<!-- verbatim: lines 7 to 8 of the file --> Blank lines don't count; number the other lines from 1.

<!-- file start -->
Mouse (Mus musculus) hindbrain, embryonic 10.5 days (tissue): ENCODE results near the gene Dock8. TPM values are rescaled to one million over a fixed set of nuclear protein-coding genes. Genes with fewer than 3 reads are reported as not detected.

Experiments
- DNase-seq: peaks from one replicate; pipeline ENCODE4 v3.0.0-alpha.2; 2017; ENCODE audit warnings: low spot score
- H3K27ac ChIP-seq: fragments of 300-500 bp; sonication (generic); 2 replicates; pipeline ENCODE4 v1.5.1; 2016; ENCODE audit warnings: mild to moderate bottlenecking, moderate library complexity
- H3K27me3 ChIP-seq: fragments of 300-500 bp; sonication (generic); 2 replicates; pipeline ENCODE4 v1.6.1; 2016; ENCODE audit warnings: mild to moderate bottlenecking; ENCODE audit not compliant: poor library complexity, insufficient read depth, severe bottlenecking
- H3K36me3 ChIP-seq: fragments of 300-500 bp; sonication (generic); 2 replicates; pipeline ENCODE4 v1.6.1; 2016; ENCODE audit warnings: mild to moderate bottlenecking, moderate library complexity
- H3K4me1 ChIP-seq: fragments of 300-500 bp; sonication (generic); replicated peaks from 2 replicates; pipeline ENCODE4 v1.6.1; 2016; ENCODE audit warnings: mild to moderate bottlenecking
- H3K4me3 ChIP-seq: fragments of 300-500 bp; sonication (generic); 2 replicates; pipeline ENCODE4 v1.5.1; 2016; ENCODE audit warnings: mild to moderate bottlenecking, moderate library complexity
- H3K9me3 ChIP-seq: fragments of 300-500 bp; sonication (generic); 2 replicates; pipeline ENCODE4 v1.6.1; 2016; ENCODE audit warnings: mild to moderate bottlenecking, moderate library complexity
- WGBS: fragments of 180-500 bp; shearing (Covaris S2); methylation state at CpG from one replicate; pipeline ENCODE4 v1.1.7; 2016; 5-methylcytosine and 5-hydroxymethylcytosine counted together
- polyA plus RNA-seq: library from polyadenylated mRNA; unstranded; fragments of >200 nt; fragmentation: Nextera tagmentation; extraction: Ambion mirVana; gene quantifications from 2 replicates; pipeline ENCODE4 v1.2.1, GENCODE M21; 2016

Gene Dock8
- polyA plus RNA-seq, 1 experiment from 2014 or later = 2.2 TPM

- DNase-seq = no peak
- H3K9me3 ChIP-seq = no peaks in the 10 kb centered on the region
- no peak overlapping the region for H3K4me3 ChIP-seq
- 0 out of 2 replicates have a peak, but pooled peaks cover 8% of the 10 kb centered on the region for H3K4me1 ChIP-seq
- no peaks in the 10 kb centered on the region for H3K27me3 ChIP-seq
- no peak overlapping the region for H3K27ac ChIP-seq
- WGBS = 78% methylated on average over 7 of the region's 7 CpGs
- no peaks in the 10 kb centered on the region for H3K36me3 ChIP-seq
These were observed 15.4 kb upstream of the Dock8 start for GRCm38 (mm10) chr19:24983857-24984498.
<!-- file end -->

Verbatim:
- H3K4me1 ChIP-seq: fragments of 300-500 bp; sonication (generic); replicated peaks from 2 replicates; pipeline ENCODE4 v1.6.1; 2016; ENCODE audit warnings: mild to moderate bottlenecking
- H3K4me3 ChIP-seq: fragments of 300-500 bp; sonication (generic); 2 replicates; pipeline ENCODE4 v1.5.1; 2016; ENCODE audit warnings: mild to moderate bottlenecking, moderate library complexity